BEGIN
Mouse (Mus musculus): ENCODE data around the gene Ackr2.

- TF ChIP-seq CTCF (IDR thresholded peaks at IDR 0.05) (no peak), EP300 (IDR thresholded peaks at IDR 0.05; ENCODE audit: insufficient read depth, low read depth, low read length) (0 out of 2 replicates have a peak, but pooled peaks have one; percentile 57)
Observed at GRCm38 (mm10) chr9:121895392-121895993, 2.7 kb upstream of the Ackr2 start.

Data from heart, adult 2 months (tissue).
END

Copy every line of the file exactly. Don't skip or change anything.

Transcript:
Mouse (Mus musculus): ENCODE data around the gene Ackr2.

- TF ChIP-seq CTCF (IDR thresholded peaks at IDR 0.05) (no peak), EP300 (IDR thresholded peaks at IDR 0.05; ENCODE audit: insufficient read depth, low read depth, low read length) (0 out of 2 replicates have a peak, but pooled peaks have one; percentile 57)
Observed at GRCm38 (mm10) chr9:121895392-121895993, 2.7 kb upstream of the Ackr2 start.

Data from heart, adult 2 months (tissue).